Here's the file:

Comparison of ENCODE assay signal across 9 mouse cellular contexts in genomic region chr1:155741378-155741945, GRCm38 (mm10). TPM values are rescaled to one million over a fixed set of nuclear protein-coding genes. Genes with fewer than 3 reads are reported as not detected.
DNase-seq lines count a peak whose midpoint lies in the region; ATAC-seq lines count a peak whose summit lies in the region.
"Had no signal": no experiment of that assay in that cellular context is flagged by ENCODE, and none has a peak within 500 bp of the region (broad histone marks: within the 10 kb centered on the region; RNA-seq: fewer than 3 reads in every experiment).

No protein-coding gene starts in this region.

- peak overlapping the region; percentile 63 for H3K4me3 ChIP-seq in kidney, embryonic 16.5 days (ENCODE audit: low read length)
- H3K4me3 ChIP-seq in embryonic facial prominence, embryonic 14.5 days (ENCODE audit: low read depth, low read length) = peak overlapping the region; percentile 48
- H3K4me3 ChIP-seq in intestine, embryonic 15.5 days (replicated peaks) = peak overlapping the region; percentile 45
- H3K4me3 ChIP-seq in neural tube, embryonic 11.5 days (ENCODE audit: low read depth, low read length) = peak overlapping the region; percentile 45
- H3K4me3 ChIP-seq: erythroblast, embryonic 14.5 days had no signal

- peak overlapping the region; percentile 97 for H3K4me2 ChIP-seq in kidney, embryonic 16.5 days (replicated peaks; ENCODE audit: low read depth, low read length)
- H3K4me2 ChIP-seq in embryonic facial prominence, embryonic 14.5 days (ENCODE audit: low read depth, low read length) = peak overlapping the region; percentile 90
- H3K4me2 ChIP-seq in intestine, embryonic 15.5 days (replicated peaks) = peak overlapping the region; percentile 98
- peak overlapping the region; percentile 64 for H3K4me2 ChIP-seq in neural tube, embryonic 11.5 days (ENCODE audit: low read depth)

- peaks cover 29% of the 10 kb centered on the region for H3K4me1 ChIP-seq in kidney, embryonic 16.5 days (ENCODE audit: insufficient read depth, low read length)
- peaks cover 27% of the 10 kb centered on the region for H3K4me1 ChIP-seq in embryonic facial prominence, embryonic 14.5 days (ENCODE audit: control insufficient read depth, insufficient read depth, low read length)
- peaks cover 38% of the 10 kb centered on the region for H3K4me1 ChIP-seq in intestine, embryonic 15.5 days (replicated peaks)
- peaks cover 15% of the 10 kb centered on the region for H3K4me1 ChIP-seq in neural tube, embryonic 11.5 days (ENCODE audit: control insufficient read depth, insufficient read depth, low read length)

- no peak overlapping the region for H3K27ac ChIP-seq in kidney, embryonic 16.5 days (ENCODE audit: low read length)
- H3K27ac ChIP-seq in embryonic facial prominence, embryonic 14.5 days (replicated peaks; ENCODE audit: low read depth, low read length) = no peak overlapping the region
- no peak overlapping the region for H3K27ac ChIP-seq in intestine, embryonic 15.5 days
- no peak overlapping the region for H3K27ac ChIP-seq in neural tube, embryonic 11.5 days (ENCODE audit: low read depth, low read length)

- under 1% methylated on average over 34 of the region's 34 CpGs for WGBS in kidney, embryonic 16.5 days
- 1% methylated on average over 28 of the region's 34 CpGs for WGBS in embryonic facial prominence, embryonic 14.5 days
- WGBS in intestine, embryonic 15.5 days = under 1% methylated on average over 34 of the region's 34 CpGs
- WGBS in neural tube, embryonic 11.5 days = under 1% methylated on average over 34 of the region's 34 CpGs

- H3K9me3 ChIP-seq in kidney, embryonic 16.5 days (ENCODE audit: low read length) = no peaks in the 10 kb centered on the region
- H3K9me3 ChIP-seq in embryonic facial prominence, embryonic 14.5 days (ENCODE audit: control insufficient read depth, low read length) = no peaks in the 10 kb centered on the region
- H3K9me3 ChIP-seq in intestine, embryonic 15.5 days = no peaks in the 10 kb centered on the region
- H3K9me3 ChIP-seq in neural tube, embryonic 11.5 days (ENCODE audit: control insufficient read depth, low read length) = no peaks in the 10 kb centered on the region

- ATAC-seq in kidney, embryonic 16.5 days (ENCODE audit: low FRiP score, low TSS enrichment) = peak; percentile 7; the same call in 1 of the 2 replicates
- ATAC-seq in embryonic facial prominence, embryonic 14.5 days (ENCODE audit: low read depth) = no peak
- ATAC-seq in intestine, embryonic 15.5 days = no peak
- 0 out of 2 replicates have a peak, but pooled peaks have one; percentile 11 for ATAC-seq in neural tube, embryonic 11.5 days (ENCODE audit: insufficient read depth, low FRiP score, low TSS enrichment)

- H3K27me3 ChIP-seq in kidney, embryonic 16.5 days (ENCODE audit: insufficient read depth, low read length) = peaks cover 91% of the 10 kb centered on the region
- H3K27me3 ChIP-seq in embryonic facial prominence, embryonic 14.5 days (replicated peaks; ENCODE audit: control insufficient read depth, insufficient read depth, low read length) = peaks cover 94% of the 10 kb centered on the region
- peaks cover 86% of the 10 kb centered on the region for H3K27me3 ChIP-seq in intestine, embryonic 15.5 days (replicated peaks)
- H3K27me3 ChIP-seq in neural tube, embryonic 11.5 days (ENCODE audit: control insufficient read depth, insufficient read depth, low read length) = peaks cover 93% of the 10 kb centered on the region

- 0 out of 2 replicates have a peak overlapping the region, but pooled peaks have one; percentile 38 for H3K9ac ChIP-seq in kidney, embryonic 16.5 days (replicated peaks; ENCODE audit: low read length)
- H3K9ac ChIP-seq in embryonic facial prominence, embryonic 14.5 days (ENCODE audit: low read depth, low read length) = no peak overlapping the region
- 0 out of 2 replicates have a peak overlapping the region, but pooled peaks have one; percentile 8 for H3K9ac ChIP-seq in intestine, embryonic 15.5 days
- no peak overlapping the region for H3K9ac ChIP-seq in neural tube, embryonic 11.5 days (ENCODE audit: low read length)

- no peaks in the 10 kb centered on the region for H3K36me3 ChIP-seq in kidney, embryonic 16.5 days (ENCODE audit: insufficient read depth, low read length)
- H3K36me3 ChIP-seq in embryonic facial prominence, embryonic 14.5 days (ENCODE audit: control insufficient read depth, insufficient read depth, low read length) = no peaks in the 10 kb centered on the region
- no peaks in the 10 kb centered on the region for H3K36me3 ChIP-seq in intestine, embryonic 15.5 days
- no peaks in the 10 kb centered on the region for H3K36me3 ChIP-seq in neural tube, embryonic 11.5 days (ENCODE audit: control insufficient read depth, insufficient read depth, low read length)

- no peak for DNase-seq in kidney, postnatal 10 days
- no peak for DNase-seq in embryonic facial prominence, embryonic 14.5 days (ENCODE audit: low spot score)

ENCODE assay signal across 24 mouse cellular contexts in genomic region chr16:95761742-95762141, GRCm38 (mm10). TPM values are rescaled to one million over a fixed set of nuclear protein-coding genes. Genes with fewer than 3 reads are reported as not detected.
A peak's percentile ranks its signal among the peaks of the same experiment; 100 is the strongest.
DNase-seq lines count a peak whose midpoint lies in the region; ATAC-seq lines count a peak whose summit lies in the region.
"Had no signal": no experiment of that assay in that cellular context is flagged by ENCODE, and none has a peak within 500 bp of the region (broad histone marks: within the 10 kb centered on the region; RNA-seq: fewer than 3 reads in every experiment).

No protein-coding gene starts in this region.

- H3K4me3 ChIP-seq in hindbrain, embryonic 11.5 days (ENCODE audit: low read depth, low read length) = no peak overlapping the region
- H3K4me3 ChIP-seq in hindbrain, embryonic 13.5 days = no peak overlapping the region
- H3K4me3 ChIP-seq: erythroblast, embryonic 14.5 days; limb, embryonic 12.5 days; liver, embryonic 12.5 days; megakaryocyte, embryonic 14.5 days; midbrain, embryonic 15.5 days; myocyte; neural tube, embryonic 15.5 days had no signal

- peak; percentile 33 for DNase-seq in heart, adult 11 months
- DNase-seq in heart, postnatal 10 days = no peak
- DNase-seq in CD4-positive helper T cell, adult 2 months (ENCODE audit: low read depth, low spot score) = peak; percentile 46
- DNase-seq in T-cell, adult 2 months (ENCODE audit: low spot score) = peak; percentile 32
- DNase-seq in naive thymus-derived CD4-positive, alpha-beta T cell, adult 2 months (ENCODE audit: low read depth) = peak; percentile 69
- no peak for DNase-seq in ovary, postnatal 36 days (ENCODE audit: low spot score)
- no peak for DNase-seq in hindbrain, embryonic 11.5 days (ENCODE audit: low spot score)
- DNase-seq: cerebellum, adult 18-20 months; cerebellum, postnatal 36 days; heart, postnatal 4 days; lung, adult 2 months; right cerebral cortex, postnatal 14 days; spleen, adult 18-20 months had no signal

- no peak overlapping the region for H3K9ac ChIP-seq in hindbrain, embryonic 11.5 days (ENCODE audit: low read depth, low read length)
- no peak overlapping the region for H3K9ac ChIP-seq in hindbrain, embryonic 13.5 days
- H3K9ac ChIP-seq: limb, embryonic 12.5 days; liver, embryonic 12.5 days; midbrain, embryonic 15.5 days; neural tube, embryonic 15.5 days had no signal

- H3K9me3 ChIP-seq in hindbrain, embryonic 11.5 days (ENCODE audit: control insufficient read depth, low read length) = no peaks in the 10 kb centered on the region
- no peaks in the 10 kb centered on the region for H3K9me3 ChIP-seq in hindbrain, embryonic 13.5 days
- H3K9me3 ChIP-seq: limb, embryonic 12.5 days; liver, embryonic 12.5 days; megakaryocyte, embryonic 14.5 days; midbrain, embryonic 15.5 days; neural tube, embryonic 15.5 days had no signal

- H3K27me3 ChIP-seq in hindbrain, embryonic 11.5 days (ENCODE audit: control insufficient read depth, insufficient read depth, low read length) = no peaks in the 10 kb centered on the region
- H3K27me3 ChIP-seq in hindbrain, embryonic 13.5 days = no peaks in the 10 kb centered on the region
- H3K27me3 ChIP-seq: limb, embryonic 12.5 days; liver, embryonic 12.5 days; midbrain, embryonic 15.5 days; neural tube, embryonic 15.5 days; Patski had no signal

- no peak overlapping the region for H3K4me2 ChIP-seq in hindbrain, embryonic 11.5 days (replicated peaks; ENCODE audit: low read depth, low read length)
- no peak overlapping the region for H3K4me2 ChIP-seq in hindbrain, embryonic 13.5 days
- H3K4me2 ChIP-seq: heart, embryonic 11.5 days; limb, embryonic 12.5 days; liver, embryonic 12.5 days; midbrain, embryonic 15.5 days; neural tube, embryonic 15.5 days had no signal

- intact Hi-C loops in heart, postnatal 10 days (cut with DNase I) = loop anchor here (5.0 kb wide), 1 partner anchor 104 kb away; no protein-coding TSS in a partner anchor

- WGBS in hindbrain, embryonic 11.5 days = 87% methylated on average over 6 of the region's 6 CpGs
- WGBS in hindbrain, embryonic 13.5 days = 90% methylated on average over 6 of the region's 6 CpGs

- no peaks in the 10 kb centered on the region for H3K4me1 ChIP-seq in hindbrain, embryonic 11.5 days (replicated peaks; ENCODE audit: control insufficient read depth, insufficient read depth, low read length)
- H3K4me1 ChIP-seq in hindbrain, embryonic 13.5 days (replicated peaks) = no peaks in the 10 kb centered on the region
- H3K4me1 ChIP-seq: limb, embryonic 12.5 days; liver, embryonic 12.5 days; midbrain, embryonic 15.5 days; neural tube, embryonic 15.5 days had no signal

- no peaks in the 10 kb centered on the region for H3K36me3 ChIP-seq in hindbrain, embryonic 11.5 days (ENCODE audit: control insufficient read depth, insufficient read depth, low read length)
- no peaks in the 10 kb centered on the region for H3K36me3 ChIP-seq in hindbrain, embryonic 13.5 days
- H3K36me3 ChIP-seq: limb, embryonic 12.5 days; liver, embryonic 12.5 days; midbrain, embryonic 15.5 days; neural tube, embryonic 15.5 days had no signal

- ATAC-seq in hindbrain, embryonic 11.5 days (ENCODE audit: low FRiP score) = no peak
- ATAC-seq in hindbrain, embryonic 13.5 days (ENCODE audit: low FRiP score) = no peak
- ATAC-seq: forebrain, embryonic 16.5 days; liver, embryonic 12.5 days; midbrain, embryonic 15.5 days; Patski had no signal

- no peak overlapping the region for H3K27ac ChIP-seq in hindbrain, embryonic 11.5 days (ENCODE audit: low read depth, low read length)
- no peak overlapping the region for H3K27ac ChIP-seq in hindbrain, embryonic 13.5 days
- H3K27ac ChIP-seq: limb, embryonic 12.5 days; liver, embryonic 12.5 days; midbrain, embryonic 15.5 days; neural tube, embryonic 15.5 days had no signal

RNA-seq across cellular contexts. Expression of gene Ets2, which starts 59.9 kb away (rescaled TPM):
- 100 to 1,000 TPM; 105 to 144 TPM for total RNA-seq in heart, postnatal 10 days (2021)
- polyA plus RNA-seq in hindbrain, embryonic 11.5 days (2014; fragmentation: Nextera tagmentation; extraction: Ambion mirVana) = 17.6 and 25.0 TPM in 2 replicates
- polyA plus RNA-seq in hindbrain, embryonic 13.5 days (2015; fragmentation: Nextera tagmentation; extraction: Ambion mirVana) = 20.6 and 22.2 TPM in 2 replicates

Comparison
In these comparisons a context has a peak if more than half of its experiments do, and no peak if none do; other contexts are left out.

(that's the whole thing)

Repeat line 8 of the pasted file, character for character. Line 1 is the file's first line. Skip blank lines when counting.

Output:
- H3K4me3 ChIP-seq in neural tube, embryonic 11.5 days (ENCODE audit: low read depth, low read length) = peak overlapping the region; percentile 45